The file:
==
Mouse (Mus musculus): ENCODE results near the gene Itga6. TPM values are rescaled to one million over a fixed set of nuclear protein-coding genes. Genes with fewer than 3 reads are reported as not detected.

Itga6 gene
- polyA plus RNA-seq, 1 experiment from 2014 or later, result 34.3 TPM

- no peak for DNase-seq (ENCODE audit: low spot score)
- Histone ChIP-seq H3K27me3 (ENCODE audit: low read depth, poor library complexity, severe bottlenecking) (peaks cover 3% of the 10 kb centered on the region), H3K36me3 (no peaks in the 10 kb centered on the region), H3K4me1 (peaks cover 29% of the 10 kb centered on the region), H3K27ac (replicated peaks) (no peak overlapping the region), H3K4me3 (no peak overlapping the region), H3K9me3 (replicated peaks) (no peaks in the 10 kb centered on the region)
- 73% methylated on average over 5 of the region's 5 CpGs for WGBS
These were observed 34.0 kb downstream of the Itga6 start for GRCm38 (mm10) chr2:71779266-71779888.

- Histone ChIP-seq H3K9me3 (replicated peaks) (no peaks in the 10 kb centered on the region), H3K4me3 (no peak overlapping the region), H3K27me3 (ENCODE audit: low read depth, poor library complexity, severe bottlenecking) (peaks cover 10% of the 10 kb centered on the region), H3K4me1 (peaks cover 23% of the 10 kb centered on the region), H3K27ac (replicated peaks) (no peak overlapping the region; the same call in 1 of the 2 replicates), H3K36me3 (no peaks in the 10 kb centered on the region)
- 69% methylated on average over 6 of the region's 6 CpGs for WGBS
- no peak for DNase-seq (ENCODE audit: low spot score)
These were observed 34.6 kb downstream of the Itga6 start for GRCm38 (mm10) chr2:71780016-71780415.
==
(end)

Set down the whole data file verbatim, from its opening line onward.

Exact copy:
Mouse (Mus musculus): ENCODE results near the gene Itga6. TPM values are rescaled to one million over a fixed set of nuclear protein-coding genes. Genes with fewer than 3 reads are reported as not detected.

Itga6 gene
- polyA plus RNA-seq, 1 experiment from 2014 or later, result 34.3 TPM

- no peak for DNase-seq (ENCODE audit: low spot score)
- Histone ChIP-seq H3K27me3 (ENCODE audit: low read depth, poor library complexity, severe bottlenecking) (peaks cover 3% of the 10 kb centered on the region), H3K36me3 (no peaks in the 10 kb centered on the region), H3K4me1 (peaks cover 29% of the 10 kb centered on the region), H3K27ac (replicated peaks) (no peak overlapping the region), H3K4me3 (no peak overlapping the region), H3K9me3 (replicated peaks) (no peaks in the 10 kb centered on the region)
- 73% methylated on average over 5 of the region's 5 CpGs for WGBS
These were observed 34.0 kb downstream of the Itga6 start for GRCm38 (mm10) chr2:71779266-71779888.

- Histone ChIP-seq H3K9me3 (replicated peaks) (no peaks in the 10 kb centered on the region), H3K4me3 (no peak overlapping the region), H3K27me3 (ENCODE audit: low read depth, poor library complexity, severe bottlenecking) (peaks cover 10% of the 10 kb centered on the region), H3K4me1 (peaks cover 23% of the 10 kb centered on the region), H3K27ac (replicated peaks) (no peak overlapping the region; the same call in 1 of the 2 replicates), H3K36me3 (no peaks in the 10 kb centered on the region)
- 69% methylated on average over 6 of the region's 6 CpGs for WGBS
- no peak for DNase-seq (ENCODE audit: low spot score)
These were observed 34.6 kb downstream of the Itga6 start for GRCm38 (mm10) chr2:71780016-71780415.